Encouraging Students to Reach for Their Technology Dreams

Don Tennant
Slide Show

Eight Trends Driving the Future of Information Technology

Whether or not there is a shortage in the United States of university graduates with degrees in the STEM disciplines is a hotly contested issue with smart, informed people on both sides of the debate. I can't say the same thing about the question of whether we should be discouraging our young people from pursuing educations and careers in the STEM disciplines, because I have yet to hear a sensible argument in favor of abandoning technology and ceding technological development to the rest of the world. So if you're discouraging kids who would otherwise be inclined to pursue an education and career in technology, you're doing those kids and this country a tremendous disservice.

 

That disservice is being performed on another level by our high schools and universities, which aren't doing a good enough job of preparing students to be successful in technology-related fields. There was an article in the New York Times earlier this month that pointed out that university-level technology programs tend to be too focused on theory at the expense of practice, and that students are being driven out of these programs as a result. Here's an excerpt:

Matthew Moniz bailed out of engineering at Notre Dame in the fall of his sophomore year. He had been the kind of recruit most engineering departments dream about. He had scored an 800 in math on the SAT and in the 700s in both reading and writing. He also had taken Calculus BC and five other Advanced Placement courses at a prep school in Washington, D.C., and had long planned to major in engineering.

 

But as Mr. Moniz sat in his mechanics class in 2009, he realized he had already had enough. "I was trying to memorize equations, and engineering's all about the application, which they really didn't teach too well," he says. "It was just like, Do these practice problems, then you're on your own.'" And as he looked ahead at the curriculum, he did not see much relief on the horizon.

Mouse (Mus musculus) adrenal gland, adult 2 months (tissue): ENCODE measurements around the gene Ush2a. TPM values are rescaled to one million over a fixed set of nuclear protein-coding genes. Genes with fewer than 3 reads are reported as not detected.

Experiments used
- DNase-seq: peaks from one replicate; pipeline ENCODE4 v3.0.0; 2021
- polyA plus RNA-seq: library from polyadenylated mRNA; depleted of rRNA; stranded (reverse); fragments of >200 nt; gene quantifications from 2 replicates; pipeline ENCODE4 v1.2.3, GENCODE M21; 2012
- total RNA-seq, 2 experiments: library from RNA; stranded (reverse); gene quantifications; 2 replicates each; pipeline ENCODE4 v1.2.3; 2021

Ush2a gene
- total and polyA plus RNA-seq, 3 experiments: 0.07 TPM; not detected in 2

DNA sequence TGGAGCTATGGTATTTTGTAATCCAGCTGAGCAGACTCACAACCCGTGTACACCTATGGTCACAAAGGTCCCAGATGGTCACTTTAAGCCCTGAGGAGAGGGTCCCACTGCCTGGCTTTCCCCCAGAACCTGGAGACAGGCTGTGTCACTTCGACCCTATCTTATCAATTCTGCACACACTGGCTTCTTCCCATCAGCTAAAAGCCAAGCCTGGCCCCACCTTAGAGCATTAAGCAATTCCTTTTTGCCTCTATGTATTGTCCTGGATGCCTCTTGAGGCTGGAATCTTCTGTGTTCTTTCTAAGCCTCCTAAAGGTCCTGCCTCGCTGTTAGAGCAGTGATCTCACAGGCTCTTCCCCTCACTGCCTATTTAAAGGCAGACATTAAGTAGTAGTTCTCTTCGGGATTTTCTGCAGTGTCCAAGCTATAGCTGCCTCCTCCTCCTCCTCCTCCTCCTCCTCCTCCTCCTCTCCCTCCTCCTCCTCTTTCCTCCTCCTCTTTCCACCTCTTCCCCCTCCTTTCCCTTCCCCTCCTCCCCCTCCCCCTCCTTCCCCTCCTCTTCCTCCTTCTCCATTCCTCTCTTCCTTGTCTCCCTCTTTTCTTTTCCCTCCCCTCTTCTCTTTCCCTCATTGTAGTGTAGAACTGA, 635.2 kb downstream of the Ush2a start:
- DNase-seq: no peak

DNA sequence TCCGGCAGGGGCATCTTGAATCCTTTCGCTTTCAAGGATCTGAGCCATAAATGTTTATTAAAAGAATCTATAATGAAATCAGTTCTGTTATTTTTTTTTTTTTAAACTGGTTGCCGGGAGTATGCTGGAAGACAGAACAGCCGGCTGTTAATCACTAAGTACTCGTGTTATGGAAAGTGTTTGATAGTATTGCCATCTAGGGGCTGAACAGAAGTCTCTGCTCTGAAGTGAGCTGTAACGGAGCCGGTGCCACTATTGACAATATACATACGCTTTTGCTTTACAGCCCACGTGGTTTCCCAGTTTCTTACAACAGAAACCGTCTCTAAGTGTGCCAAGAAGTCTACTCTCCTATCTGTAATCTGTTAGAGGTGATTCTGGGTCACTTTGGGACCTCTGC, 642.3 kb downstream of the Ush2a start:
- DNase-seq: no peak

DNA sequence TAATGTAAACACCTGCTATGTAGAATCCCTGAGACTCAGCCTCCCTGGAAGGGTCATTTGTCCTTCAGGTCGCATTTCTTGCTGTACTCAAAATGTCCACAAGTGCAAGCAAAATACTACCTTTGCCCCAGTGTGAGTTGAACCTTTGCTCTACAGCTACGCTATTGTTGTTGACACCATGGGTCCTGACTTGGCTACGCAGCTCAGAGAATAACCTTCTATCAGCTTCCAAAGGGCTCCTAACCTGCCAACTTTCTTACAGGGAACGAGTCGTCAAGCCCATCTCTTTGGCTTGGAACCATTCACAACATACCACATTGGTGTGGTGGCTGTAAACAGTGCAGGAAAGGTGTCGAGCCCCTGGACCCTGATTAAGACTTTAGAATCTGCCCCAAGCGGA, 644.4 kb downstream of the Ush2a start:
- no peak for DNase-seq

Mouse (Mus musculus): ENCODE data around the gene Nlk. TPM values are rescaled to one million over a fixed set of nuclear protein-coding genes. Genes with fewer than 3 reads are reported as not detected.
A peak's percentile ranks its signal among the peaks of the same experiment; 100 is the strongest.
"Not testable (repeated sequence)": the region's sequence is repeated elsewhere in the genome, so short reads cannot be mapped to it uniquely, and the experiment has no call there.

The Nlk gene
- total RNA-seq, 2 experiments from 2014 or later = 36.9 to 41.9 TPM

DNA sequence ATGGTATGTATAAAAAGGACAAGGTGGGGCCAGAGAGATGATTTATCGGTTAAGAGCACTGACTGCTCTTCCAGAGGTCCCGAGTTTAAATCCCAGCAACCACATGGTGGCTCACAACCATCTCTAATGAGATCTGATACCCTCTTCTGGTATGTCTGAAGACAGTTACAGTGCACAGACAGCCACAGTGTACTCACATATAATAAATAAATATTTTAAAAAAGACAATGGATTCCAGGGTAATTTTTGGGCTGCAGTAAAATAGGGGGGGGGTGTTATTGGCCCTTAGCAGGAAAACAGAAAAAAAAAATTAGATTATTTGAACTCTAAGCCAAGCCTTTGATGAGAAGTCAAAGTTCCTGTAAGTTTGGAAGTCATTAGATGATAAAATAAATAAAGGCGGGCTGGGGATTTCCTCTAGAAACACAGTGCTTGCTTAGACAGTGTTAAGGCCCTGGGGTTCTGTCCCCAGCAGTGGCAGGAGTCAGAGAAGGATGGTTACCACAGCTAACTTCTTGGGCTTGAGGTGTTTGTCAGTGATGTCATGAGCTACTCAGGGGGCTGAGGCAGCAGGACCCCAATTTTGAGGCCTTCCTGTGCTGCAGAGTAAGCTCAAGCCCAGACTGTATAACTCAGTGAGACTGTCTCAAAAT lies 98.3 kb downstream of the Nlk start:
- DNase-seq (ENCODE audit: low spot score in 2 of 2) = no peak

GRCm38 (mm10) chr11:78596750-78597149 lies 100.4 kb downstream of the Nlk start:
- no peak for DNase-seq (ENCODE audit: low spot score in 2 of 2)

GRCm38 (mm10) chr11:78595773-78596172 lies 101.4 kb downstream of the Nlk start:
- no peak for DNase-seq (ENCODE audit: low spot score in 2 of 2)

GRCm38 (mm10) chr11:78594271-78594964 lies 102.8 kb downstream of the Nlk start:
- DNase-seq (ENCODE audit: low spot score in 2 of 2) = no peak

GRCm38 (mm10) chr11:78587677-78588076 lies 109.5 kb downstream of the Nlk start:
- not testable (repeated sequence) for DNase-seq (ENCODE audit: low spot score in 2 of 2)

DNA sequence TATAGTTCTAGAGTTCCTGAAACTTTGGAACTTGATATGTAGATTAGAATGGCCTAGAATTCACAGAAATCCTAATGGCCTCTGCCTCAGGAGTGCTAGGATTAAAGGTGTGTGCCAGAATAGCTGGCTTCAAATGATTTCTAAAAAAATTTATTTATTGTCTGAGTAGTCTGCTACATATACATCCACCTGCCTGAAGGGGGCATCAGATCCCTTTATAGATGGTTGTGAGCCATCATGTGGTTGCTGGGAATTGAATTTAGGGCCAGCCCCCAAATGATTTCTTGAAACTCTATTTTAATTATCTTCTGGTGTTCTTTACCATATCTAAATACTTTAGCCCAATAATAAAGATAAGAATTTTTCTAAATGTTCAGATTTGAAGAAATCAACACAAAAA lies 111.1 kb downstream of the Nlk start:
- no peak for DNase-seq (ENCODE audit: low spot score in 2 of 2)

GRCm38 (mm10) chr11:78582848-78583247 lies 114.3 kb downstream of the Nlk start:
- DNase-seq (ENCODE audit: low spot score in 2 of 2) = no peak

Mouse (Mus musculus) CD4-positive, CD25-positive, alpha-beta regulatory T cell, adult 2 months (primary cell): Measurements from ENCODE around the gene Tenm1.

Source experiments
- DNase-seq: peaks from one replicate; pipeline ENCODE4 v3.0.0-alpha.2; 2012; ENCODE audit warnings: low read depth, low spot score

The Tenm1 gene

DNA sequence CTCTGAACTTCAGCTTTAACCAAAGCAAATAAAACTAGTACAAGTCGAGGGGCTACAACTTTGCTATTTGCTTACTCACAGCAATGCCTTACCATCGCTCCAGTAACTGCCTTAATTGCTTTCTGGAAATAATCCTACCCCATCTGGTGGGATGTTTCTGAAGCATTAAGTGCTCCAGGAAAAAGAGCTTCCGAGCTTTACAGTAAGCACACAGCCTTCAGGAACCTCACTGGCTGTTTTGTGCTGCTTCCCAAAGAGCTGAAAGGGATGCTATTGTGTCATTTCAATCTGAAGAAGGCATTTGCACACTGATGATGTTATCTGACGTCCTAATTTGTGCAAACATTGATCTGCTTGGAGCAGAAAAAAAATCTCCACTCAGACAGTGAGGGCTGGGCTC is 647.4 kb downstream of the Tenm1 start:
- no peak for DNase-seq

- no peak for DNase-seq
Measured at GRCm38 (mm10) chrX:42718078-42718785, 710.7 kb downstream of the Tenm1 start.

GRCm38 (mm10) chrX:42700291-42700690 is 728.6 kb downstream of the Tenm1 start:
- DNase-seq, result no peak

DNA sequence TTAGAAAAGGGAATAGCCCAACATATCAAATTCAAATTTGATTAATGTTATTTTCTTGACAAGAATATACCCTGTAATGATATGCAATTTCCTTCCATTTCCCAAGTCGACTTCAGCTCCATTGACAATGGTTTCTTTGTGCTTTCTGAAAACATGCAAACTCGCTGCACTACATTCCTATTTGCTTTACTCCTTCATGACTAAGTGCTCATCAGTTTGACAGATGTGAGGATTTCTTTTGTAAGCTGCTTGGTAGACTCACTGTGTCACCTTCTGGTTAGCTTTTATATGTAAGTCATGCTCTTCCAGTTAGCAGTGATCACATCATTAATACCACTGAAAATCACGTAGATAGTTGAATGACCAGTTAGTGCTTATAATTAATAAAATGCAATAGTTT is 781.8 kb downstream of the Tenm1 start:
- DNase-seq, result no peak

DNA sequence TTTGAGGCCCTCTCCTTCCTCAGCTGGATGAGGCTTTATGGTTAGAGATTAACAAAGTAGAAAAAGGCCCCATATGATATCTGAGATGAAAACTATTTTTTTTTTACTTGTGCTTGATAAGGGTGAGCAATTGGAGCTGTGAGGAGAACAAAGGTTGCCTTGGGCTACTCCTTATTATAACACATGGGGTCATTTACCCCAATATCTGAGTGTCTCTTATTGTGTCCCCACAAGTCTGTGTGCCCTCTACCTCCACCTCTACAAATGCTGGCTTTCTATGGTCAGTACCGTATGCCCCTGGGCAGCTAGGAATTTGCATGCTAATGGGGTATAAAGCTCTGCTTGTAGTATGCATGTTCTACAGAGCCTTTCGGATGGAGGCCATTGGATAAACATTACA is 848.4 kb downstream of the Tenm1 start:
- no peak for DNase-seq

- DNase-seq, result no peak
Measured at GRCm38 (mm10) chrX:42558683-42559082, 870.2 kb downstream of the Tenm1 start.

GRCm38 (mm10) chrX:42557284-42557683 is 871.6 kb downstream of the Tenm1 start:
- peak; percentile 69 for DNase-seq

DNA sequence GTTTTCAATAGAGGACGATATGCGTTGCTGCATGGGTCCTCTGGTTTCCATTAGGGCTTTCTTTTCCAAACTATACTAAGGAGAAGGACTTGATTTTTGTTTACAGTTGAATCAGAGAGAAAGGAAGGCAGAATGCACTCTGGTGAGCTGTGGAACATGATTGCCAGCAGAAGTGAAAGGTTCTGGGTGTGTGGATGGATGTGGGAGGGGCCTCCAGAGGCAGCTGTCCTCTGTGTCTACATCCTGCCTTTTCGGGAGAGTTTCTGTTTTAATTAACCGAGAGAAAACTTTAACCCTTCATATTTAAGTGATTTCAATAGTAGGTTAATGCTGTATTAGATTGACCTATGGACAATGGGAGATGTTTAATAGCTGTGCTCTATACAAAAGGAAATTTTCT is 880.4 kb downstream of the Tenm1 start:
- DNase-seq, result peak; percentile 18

So Mr. Moniz, a 21-year-old who likes poetry and had enjoyed introductory psychology, switched to a double major in psychology and English, where the classes are "a lot more discussion based." He will graduate in May and plans to be a clinical psychologist. Of his four freshman buddies at Notre Dame, one switched to business, another to music. One of the two who is still in engineering plans to work in finance after graduation.


 

Mr. Moniz's experience illustrates how some of the best-prepared students find engineering education too narrow and lacking the passion of other fields. They also see easier ways to make money.

 

Notre Dame's engineering dean, Peter Kilpatrick, will be the first to concede that sophomore and junior years, which focus mainly on theory, remain a "weak link" in technical education. He says his engineering school has gradually improved its retention rate over the past decade by creating design projects for freshmen and breaking "a deadly lecture" for 400 students into groups of 80. Only 50 to 55 percent of the school's students stayed through graduation 10 years ago. But that figure now tops 75 percent, he says, and efforts to create more labs in the middle years could help raise it further.

 

"We're two years into that experiment and, quite honestly, it's probably going to take 5 to 10 years before we're really able to inflesh the whole curriculum with this project-based learning," Dean Kilpatrick says.

Norm Matloff, a computer science professor at the University of California at Davis and a respected voice on STEM education and career issues, has provided a characteristically insightful analysis of the NYT article, which you can find here. Among the points made by Matloff is this one:

Yes, at a good university STEM majors can be pretty daunting--tons of work, lots of theory, etc. Well, it SHOULD be that way. "No pain, no gain." I'd be the first to say that [computer science] curricula could stand to teach less theory, and for that matter fewer all-nighters, but yes, programming assignments should be challenging and creative. That means one must build foundation, which takes time and much effort.

Matloff is absolutely right to keep the bar high, and to demand hard work and a lot of effort from graduates of technology programs. He also makes it clear that he's an advocate for less of a focus on theory. What needs to be more strongly emphasized, however, is that there should be no implication that a program with less theory, that is more project-based, somehow requires less effort and hard work.